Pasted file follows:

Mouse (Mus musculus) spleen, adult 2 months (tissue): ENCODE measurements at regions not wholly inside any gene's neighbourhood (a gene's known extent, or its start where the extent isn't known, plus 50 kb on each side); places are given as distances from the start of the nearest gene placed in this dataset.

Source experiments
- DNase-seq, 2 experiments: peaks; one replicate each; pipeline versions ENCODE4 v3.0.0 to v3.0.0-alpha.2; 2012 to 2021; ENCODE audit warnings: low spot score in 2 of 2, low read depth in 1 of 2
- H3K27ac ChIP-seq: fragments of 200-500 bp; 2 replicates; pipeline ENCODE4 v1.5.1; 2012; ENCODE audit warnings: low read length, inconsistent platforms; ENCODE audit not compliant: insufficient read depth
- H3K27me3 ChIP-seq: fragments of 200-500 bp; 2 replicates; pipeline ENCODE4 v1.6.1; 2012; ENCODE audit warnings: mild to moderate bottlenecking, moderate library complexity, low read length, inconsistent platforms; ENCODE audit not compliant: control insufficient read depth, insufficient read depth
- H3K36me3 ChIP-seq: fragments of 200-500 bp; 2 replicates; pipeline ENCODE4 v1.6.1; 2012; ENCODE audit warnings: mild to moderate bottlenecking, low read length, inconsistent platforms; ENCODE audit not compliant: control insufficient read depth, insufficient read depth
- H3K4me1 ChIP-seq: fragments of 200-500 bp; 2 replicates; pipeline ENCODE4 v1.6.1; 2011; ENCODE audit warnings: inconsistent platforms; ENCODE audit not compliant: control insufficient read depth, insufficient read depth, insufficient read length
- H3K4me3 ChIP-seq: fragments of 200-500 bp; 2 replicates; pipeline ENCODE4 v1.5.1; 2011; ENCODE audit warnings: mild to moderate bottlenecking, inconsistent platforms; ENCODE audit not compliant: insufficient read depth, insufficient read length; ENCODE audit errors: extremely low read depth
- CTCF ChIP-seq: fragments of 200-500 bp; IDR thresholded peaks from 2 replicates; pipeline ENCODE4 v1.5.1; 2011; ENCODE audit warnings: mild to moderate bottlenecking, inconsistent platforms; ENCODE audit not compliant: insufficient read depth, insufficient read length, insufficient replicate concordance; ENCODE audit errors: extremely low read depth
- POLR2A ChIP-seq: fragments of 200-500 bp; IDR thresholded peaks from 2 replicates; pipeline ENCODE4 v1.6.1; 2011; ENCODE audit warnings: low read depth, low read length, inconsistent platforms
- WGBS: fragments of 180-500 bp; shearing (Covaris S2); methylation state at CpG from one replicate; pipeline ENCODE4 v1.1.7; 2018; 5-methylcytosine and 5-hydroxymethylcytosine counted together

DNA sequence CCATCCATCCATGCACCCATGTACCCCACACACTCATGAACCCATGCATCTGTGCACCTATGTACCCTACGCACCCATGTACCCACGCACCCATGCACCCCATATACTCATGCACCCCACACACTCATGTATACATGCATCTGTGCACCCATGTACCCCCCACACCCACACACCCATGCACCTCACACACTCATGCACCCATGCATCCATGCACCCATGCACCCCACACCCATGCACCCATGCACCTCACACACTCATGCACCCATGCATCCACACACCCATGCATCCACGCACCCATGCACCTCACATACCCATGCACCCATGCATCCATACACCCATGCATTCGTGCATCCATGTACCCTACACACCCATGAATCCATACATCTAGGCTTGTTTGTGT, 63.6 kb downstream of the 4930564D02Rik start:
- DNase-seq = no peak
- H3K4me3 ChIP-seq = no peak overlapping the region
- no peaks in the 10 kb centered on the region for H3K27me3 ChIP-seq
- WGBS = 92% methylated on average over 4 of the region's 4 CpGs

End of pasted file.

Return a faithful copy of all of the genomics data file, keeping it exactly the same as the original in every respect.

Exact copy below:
Mouse (Mus musculus) spleen, adult 2 months (tissue): ENCODE measurements at regions not wholly inside any gene's neighbourhood (a gene's known extent, or its start where the extent isn't known, plus 50 kb on each side); places are given as distances from the start of the nearest gene placed in this dataset.

Source experiments
- DNase-seq, 2 experiments: peaks; one replicate each; pipeline versions ENCODE4 v3.0.0 to v3.0.0-alpha.2; 2012 to 2021; ENCODE audit warnings: low spot score in 2 of 2, low read depth in 1 of 2
- H3K27ac ChIP-seq: fragments of 200-500 bp; 2 replicates; pipeline ENCODE4 v1.5.1; 2012; ENCODE audit warnings: low read length, inconsistent platforms; ENCODE audit not compliant: insufficient read depth
- H3K27me3 ChIP-seq: fragments of 200-500 bp; 2 replicates; pipeline ENCODE4 v1.6.1; 2012; ENCODE audit warnings: mild to moderate bottlenecking, moderate library complexity, low read length, inconsistent platforms; ENCODE audit not compliant: control insufficient read depth, insufficient read depth
- H3K36me3 ChIP-seq: fragments of 200-500 bp; 2 replicates; pipeline ENCODE4 v1.6.1; 2012; ENCODE audit warnings: mild to moderate bottlenecking, low read length, inconsistent platforms; ENCODE audit not compliant: control insufficient read depth, insufficient read depth
- H3K4me1 ChIP-seq: fragments of 200-500 bp; 2 replicates; pipeline ENCODE4 v1.6.1; 2011; ENCODE audit warnings: inconsistent platforms; ENCODE audit not compliant: control insufficient read depth, insufficient read depth, insufficient read length
- H3K4me3 ChIP-seq: fragments of 200-500 bp; 2 replicates; pipeline ENCODE4 v1.5.1; 2011; ENCODE audit warnings: mild to moderate bottlenecking, inconsistent platforms; ENCODE audit not compliant: insufficient read depth, insufficient read length; ENCODE audit errors: extremely low read depth
- CTCF ChIP-seq: fragments of 200-500 bp; IDR thresholded peaks from 2 replicates; pipeline ENCODE4 v1.5.1; 2011; ENCODE audit warnings: mild to moderate bottlenecking, inconsistent platforms; ENCODE audit not compliant: insufficient read depth, insufficient read length, insufficient replicate concordance; ENCODE audit errors: extremely low read depth
- POLR2A ChIP-seq: fragments of 200-500 bp; IDR thresholded peaks from 2 replicates; pipeline ENCODE4 v1.6.1; 2011; ENCODE audit warnings: low read depth, low read length, inconsistent platforms
- WGBS: fragments of 180-500 bp; shearing (Covaris S2); methylation state at CpG from one replicate; pipeline ENCODE4 v1.1.7; 2018; 5-methylcytosine and 5-hydroxymethylcytosine counted together

DNA sequence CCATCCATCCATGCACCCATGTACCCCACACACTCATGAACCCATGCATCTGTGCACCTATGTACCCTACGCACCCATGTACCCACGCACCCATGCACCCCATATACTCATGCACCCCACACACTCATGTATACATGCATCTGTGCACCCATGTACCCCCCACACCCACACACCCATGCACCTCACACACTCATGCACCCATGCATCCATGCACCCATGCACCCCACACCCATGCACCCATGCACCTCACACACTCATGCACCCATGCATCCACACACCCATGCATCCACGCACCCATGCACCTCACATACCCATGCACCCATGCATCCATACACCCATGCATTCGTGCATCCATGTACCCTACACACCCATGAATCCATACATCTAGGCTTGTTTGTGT, 63.6 kb downstream of the 4930564D02Rik start:
- DNase-seq = no peak
- H3K4me3 ChIP-seq = no peak overlapping the region
- no peaks in the 10 kb centered on the region for H3K27me3 ChIP-seq
- WGBS = 92% methylated on average over 4 of the region's 4 CpGs